Rose Ors: In Rethinking Madame President: Are We Ready for a Woman in the White House?Carolyn Heldman, a professor at Occidental College, explains that when children are seven years old, boys and girls say they want to be president in roughly the same numbers. By the time they’re 15, the number of girls who say they’d like to be president drops off dramatically, as compared to the boys. What role do you think in how we educate our children contributes to this shift?

Janet Napolitano: It may be that it’s hard to aspire to be what you do not see. We have yet to have female president. Having a president who happens to be a woman would be a significant step towards breaking down gender stereotypes. It would change the conversation about leadership, about inclusiveness, about aspirations and goals. And, of course, having a president who is a woman will serve as a model for women and girls.

Another contributing factor is that girls are not raising their hands enough when a leadership opportunity is in front of them. I think schools need to actively encourage girls to be the lead on a school team project or run for student body president. It will require intentionality at all levels of our education system. And it will require time.

We need voices in leadership roles that drive home the importance of these issues in retaining a diversified talent pool.

Rose Ors: Why are programs like Women in Business Law Initiative at Berkeley Law so important for women?

Janet Napolitano: The Women in Business Law Initiative and others like it are important because they encourage women to go for it. The mentoring and networking that occur in these programs provide the support women need to succeed and thrive in their profession.

It’s so important for women who aspire to be in leadership roles to expand their personal networks. The networks and the relationships the Berkeley Law Initiative offers create an active and supportive environment that empowers women to think big.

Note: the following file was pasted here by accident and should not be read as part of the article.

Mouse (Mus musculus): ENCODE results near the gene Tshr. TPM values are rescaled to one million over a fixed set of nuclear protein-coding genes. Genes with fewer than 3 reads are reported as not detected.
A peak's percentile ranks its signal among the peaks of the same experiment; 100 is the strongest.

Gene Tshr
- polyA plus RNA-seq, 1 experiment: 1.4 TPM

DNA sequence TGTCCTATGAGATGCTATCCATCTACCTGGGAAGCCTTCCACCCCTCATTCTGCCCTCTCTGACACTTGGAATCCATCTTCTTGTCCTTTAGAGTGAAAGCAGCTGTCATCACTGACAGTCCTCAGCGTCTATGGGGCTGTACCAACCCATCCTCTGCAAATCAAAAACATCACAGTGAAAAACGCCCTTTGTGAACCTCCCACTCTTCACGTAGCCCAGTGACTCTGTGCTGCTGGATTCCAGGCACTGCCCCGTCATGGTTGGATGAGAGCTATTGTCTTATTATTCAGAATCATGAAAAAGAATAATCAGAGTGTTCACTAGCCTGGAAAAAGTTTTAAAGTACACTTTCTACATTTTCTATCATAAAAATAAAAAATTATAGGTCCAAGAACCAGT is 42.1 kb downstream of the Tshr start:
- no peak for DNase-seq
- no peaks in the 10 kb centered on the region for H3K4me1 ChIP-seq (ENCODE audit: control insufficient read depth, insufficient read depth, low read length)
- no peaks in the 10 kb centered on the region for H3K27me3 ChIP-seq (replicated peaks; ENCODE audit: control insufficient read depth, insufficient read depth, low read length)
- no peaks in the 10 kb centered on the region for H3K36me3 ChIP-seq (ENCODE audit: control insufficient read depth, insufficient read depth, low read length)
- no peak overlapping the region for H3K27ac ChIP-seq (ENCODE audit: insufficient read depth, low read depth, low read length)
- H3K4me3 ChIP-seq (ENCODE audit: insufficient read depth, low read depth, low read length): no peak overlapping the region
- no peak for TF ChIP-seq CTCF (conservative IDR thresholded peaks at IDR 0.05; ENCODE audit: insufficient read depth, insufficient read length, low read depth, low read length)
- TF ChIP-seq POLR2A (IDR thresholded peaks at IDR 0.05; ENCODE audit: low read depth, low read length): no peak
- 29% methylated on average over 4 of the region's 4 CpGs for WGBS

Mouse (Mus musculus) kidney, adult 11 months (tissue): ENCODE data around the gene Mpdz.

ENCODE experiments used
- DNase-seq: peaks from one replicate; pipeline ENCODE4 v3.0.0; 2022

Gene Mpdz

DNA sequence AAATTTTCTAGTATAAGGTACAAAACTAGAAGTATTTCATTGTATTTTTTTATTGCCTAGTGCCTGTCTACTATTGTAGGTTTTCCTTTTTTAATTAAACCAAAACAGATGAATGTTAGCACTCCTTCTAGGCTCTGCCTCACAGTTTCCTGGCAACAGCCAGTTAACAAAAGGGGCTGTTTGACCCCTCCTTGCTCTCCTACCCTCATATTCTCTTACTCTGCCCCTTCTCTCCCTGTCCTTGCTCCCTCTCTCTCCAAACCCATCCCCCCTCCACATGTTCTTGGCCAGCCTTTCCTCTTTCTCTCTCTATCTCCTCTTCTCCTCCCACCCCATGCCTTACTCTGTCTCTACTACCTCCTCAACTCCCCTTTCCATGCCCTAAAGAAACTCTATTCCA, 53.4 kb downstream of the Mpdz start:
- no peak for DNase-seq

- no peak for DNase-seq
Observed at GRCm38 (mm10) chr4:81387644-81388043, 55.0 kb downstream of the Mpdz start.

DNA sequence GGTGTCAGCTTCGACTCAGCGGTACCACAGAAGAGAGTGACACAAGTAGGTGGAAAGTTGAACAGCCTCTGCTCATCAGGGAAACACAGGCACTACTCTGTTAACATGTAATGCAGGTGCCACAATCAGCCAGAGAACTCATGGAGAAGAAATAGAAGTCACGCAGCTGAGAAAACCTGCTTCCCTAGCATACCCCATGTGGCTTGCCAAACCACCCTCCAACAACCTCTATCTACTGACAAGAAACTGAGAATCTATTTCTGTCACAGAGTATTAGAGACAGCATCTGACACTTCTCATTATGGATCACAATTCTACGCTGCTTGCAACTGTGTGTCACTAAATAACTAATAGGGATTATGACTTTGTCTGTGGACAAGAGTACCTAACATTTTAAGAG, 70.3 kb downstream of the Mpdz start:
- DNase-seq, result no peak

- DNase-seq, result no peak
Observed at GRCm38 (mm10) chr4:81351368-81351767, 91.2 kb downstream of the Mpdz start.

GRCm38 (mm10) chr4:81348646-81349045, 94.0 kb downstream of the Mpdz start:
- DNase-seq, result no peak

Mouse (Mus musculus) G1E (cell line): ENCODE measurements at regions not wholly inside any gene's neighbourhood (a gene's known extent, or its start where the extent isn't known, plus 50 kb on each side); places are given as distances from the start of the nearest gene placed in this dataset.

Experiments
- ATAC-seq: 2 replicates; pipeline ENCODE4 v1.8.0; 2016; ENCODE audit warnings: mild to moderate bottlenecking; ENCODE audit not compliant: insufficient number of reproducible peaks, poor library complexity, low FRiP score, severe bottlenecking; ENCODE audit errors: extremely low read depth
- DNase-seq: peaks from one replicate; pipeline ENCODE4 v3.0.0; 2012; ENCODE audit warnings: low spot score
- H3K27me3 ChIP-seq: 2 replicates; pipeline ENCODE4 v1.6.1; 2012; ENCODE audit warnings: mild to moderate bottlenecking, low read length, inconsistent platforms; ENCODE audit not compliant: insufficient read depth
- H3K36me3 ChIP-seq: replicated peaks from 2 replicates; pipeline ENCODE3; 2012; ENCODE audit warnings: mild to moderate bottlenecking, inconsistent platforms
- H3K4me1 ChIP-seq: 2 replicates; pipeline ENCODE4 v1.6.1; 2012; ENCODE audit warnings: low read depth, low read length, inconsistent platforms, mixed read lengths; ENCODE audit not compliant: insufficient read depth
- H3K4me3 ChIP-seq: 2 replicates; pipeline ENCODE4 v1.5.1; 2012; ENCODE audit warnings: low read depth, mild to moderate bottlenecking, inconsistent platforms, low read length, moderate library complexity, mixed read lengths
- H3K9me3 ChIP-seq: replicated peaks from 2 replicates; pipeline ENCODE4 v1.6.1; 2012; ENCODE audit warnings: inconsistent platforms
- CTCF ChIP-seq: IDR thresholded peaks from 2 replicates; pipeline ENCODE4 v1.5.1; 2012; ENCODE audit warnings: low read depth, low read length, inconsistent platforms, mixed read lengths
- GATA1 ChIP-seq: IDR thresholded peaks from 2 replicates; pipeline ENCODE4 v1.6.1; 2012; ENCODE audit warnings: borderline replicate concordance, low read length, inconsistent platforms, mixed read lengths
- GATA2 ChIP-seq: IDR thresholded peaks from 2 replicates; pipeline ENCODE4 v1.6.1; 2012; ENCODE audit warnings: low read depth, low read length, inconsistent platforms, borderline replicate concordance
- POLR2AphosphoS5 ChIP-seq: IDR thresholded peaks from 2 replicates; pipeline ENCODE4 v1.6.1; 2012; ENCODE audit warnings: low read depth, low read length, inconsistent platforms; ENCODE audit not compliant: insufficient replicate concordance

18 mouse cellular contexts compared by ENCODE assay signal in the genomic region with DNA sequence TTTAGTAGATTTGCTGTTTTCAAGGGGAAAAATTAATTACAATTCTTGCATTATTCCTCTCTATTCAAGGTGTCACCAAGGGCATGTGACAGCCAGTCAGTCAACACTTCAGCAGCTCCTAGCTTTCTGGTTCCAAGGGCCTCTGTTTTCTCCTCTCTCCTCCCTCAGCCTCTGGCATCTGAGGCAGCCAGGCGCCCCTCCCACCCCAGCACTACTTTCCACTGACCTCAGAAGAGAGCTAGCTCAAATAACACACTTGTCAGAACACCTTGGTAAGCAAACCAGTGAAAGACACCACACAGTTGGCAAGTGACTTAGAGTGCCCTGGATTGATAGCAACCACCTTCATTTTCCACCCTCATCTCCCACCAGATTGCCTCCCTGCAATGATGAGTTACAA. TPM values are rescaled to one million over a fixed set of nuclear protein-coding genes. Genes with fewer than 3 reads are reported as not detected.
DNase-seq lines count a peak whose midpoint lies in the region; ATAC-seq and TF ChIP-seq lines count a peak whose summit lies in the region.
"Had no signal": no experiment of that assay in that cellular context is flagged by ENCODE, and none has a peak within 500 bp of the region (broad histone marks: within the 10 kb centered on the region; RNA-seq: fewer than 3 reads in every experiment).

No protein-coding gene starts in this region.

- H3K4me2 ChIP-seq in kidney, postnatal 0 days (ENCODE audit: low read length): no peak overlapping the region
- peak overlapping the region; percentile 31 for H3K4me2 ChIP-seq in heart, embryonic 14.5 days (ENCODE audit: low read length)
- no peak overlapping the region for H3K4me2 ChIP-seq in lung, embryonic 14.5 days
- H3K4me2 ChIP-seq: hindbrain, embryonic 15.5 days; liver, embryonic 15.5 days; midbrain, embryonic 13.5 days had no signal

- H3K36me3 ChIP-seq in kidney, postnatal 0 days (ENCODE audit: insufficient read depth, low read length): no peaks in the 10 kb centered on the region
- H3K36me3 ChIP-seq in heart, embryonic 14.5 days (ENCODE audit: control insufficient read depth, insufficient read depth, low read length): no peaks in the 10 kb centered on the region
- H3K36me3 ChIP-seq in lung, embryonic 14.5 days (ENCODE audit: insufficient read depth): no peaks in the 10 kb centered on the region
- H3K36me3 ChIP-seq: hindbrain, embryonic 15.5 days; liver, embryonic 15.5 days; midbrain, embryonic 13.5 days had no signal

Rose Ors: How would you define resilience? And how do you develop it?

Janet Napolitano: I think resilience is the ability to take a punch and get back in the ring. When I was in elected politics, I called it ‘earning your calluses’. Developing that kind of thick skin is necessary when you lead. The role comes with lots of challenges. People will not only disagree and criticize you, some attack you — it is par for the course. And you have to listen, respond when appropriate, and move on.

Rose Ors: Is resilience a learned trait?

Janet Napolitano: It’s not something that comes naturally. Resilience comes from getting out of your comfort zone. I think fear of failure has held a lot of women back, and we need to change that mindset.

Rose Ors: What do you think are the most important traits we need in a leader today, male or female?

Janet Napolitano: We need someone with a vision and a gift for communicating his or her vision in a manner that persuades and excites people. Equally important is someone with the intellectual chops to deal with the host of global and national issues that are only mounting in urgency and need solutions. We need someone with excellent judgment, high integrity, and optimism. We are a nation in need of optimism.